Company develops new distillers grains products for range animals

By Holly Jessen | April 10, 2012

A Nebraska company is producing 100 percent distillers grains supplemental products for forage animals. “They love it out there if they can get it in a form that won’t fall apart, so it’s been a big hit,” said Samantha Western, president of Lexington-based Rayeman Elements Inc., adding that the condensed form keeps distillers grains from being dispersed by the elements, such as wind or precipitation.

Mike Thomas, Rayeman’s director of technology, explained the company has developed a process that uses three-dimensional pressure to manufacture a variety of products using no fillers or binders, although the company does have the ability to add minerals, vitamins or even medicines, typically on a scale of about 25 pounds per ton.

Rayeman’s first order of business was to create a more efficient process to avoid loss of “fines,” which happens when a compressed distillers grains product breaks down into its original form. “By the time they get from the manufacture to the customer they can have anywhere from 30 to 60 percent loss,” Western said, adding that today the company promises no more than 2 percent fines but the products actually only lose about 1 percent fines.

The company got its start a year ago when it purchased a building that was finished to suit their needs. Production began in August and by October they had enough to start selling it. Currently, they have a five-year contract to provide products to Furst-McCness Co. Right now, Rayeman is producing 24 tons of product daily and is continuing to ramp up production levels. The goal for full capacity is 100 tons a day.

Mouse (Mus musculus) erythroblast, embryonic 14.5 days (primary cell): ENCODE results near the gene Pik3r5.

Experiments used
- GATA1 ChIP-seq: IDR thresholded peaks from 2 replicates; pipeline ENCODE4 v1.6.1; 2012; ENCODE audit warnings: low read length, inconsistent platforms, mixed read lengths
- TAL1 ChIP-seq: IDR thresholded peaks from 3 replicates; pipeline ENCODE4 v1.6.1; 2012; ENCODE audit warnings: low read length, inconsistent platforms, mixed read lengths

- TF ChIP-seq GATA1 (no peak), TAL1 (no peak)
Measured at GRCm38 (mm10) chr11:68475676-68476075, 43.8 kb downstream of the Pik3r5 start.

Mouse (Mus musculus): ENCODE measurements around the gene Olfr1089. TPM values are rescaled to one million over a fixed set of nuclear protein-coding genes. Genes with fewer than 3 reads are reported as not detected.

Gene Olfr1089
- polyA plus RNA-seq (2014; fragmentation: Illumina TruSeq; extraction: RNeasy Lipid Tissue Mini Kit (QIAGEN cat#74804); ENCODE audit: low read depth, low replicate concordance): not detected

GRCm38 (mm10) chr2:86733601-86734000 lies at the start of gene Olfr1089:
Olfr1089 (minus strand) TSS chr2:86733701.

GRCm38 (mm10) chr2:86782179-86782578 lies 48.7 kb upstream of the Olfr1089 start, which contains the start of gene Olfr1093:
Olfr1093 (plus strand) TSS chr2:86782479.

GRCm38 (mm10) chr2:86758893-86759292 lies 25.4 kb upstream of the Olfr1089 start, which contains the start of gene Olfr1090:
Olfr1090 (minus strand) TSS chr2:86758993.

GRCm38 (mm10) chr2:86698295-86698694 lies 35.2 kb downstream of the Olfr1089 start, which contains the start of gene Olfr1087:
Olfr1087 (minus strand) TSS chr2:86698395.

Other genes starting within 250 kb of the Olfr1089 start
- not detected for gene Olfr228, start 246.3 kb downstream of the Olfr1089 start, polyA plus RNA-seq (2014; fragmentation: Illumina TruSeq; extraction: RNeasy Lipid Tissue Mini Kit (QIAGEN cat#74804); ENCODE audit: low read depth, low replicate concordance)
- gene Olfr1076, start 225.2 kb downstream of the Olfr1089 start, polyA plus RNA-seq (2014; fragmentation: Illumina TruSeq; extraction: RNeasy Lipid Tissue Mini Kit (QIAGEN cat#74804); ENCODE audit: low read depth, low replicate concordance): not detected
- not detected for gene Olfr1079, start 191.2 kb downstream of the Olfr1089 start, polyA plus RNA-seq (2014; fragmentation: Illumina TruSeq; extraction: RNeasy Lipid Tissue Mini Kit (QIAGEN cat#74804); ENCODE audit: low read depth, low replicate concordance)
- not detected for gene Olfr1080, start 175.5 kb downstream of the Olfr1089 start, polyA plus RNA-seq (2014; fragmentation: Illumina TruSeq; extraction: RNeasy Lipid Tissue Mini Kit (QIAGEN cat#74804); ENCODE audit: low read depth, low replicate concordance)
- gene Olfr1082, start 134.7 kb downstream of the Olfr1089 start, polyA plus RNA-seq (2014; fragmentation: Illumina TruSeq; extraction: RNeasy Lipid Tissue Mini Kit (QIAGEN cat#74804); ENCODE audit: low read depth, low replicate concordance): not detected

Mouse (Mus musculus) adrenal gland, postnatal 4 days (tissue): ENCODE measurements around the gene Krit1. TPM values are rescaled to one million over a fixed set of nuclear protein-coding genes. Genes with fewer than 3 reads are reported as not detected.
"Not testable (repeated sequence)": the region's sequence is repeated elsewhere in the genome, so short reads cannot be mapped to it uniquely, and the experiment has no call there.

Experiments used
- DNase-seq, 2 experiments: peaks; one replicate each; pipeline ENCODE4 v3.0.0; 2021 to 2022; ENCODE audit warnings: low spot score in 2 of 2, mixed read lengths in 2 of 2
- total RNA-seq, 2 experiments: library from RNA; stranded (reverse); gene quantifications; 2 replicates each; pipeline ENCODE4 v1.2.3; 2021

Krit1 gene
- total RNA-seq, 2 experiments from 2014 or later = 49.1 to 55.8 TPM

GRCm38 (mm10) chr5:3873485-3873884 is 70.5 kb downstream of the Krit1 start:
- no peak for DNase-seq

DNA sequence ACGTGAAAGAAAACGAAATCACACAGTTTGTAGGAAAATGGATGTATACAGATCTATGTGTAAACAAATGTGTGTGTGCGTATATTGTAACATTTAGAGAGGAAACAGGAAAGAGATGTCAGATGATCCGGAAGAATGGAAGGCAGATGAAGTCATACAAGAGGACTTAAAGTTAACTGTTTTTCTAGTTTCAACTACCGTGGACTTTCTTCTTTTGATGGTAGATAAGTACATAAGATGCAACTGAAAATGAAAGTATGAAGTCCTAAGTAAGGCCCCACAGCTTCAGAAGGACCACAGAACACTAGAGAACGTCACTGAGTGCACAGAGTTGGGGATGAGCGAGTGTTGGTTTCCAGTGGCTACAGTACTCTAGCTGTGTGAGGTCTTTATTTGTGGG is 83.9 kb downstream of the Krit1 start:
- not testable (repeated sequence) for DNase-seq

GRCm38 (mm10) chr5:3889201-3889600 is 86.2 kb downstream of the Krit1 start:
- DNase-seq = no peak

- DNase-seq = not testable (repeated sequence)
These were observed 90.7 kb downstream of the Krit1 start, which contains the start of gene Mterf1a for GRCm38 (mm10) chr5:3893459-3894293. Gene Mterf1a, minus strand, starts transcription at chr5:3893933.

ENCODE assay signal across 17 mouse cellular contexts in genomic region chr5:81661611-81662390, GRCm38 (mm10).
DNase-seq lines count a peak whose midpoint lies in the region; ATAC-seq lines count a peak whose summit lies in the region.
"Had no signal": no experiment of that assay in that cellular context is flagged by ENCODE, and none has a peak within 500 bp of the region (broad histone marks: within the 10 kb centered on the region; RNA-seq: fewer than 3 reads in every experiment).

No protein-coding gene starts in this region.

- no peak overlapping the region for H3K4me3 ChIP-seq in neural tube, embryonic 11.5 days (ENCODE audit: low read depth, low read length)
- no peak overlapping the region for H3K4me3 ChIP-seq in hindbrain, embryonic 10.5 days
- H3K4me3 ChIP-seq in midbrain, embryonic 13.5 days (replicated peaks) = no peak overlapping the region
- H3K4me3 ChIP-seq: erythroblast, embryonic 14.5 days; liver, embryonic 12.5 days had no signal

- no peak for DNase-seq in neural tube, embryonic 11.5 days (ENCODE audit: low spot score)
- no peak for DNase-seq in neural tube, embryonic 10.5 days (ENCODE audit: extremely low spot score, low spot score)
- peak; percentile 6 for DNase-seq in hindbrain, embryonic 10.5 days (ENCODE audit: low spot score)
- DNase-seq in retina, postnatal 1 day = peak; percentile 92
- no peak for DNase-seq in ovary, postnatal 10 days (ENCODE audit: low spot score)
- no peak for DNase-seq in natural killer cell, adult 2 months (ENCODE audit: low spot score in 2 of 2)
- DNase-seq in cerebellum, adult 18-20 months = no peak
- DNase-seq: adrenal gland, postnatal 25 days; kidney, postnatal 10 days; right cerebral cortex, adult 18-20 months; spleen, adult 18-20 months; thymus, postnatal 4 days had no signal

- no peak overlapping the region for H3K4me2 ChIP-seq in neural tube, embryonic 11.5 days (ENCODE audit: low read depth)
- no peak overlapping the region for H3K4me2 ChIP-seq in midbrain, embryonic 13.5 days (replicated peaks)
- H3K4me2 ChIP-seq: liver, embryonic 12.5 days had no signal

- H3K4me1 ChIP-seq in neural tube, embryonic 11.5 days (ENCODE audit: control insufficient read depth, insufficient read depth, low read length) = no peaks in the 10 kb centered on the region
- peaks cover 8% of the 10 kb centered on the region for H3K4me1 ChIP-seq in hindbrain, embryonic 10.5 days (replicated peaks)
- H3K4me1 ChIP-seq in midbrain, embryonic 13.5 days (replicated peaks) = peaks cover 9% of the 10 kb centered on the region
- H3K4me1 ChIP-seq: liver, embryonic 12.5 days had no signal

The company produces a variety of products, including a 2.5 inch long, 3/4 inch diameter range cube; 200-pound supplement tubs; 12 by 3-inch logs; and recently developed calf cubes, which are smaller than range cubes. Five patents on the machinery and method used to create the products are in the application process and the company is still working on coming up with branded names for its products. In addition to distillers grains products the company also makes burnable energy cubes made out of materials such as corn stover or coal dust, she said.

Ultimately, the goal is to license its technology to ethanol producers, where it can be used to produce distillers grains products on site. “We don’t want to be a feed producer, that’s not what we want to do,” she said. “We want to take the machinery and put it into ethanol plants around the country.” The company’s Nebraska production location will remain in operation, however, to maintain a cash flow for further research and development. In addition, the location is a showcase for Rayeman’s production process and a number of interested businesses and ethanol producers have already toured the facility.

Rayeman’s technology also results in a second marketable product—corn oil. The company discovered that accidentally during the development process when corn oil came leaking out as the distillers grains was compressed. For now, Rayeman is simply collecting the corn oil and has not yet looked into selling it for biodiesel production. In the meantime they have applied for a corn oil patent and will include corn oil production as part of future the licensing agreements.

For now, Western said, the company is only producing its products with distillers grains that has not had corn oil removed. However, testing shows the company can put low corn oil distillers grains or any mixture through its process.